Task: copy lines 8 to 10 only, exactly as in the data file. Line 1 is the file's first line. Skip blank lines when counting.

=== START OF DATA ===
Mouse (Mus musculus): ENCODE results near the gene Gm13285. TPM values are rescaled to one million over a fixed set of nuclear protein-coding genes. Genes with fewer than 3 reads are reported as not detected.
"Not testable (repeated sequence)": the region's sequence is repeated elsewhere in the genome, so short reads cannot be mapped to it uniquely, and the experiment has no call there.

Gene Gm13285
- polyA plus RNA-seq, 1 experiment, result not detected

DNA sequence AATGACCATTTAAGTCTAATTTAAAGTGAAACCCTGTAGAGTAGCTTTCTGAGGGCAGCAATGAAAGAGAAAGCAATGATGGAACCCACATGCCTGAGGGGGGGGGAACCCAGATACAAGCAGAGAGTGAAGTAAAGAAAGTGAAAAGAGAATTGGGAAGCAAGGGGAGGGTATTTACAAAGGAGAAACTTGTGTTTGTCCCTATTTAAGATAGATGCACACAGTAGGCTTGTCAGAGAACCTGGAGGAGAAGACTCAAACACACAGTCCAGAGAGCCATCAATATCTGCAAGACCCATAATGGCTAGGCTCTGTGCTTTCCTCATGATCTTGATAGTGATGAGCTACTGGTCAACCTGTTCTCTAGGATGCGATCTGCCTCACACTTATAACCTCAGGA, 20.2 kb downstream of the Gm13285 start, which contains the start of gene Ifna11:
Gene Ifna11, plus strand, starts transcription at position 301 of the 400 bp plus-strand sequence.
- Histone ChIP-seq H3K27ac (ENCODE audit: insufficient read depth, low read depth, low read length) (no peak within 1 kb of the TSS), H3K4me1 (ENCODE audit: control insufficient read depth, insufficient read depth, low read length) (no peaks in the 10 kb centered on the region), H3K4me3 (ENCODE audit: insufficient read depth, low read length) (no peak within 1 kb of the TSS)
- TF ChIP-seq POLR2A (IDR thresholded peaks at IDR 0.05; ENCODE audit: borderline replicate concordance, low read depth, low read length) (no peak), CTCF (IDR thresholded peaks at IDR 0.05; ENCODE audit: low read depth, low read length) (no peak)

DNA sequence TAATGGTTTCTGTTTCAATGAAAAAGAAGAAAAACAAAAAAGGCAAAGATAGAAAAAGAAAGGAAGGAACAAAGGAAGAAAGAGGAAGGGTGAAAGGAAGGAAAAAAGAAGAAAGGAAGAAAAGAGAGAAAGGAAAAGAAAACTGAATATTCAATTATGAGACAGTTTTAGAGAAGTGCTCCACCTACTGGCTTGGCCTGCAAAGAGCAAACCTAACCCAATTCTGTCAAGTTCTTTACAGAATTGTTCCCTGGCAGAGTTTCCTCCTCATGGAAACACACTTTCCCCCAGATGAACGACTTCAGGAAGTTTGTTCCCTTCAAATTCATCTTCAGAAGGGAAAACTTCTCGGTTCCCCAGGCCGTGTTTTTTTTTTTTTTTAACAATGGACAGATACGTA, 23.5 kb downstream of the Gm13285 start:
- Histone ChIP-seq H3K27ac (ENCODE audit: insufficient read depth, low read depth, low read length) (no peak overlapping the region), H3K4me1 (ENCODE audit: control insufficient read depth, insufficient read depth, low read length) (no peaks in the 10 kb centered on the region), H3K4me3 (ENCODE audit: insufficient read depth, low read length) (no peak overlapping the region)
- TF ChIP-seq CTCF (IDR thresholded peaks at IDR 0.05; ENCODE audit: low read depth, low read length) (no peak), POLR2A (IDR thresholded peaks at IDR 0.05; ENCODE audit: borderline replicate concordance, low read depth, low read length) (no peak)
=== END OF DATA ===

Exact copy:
- TF ChIP-seq POLR2A (IDR thresholded peaks at IDR 0.05; ENCODE audit: borderline replicate concordance, low read depth, low read length) (no peak), CTCF (IDR thresholded peaks at IDR 0.05; ENCODE audit: low read depth, low read length) (no peak)

DNA sequence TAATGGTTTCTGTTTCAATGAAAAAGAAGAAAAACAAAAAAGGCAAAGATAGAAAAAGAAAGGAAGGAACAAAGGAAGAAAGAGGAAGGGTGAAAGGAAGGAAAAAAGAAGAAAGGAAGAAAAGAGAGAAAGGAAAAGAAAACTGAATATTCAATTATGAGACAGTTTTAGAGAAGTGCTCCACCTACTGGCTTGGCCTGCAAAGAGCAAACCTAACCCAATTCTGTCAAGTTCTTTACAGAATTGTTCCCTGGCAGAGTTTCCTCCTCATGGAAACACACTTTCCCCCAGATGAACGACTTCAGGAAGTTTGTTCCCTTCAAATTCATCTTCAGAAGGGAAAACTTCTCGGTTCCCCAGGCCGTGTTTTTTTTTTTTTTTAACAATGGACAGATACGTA, 23.5 kb downstream of the Gm13285 start:
- Histone ChIP-seq H3K27ac (ENCODE audit: insufficient read depth, low read depth, low read length) (no peak overlapping the region), H3K4me1 (ENCODE audit: control insufficient read depth, insufficient read depth, low read length) (no peaks in the 10 kb centered on the region), H3K4me3 (ENCODE audit: insufficient read depth, low read length) (no peak overlapping the region)